In recent years, coconut oil has been promoted as having all kinds of health benefits, such as helping people lose weight and strengthen their immune system. Its health benefits have been celebrated by fitness experts, wellness bloggers and health food stores. Many people believe in its health benefits, but despite all the hype, the scientific evidence to support the claims appears to be lacking.
The dangers of saturated fat
Many health organizations, such as the American Heart Foundation, have issued warnings about the use of coconut oil. They believe that as a saturated fatty acid, it raises LDL (bad) cholesterol levels and clogs up the arteries.
Recently, Harvard professor Dr. Karin Michels gave a speech about its dangers that went viral on YouTube. She said it is one of the worst foods you can eat. Many scientists, nutrition professors and dieticians agree that promoting coconut oil as a ‘good’ saturated fat is in the realm of fiction rather than fact.
Which fats does coconut oil contain?
Coconut oil is extracted from the meat of coconuts and contains seven different kinds of fatty acids. Some of these are medium-chain fatty acids and some are long-chain fatty acids. Medium-chain triglycerides (MCTs) are easily absorbed and converted into energy. A study conducted in 2014 found that MCTs could increase satiety more than long-chain fatty acids. Because of its MCTs, coconut oil could apparently make you feel fuller for longer so you’d be less likely to snack.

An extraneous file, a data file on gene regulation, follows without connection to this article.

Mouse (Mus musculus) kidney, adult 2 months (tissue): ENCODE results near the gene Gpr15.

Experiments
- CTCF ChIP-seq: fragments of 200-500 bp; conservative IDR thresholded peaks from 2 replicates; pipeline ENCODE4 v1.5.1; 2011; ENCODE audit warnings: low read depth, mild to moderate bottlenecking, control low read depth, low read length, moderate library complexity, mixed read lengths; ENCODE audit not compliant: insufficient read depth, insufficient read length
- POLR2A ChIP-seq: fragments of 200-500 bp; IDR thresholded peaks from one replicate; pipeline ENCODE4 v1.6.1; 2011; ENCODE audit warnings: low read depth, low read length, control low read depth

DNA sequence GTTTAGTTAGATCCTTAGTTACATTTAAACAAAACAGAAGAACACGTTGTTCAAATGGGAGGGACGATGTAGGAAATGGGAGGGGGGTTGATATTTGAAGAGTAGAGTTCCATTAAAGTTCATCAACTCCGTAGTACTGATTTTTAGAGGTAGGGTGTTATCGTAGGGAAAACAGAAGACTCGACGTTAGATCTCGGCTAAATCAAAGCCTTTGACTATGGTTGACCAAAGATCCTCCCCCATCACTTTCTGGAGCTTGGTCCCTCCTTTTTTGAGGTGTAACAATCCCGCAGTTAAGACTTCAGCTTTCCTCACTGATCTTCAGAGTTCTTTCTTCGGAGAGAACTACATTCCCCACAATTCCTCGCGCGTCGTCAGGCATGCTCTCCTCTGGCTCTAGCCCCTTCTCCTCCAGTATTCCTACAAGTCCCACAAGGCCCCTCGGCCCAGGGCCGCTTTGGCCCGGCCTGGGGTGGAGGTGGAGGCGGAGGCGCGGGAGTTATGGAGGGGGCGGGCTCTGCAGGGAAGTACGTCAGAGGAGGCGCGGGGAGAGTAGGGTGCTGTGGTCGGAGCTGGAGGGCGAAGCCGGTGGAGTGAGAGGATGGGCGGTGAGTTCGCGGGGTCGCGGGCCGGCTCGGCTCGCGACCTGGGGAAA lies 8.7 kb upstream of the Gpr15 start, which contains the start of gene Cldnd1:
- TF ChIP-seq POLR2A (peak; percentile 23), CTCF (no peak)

Lauric acid, the main medium-chain fatty acid in coconut oil, does raise HDL (good) cholesterol levels, but there are also studies that show it raises LDL (bad) cholesterol levels too.
Virgin coconut oil
Virgin coconut oil contains more phytochemicals than refined coconut oil, but even when you’re using extra-virgin oil, the experts believe that the effects of the saturated fat outweigh the beneficial effects of the antioxidants.
They believe that many people have fallen for clever marketing without paying attention to the scientific evidence. They say the evidence points out the dangers of saturated fat. Coconut oil is high in saturated fat and could raise cholesterol levels even more than some animal fats.
The main argument
The main argument against coconut oil is that saturated fat has been linked to an increase in LDL cholesterol levels.
Some recent research has questioned the claims about the dangers of saturated fats. It suggests that saturated fats raise HDL cholesterol and change LDL into a form where it’s a largely benign subtype with less risk of causing heart disease.
The bottom line
Coconut oil is not the miracle product some people believe it to be. However, it’s probably not problematic if used in moderation. It is also better to use virgin oil that has not gone through any chemical processing and thus been subjected to intense heat, bleached, refined and deodorized. If you’re going to cook with coconut oil, choose virgin oil and use it in moderation.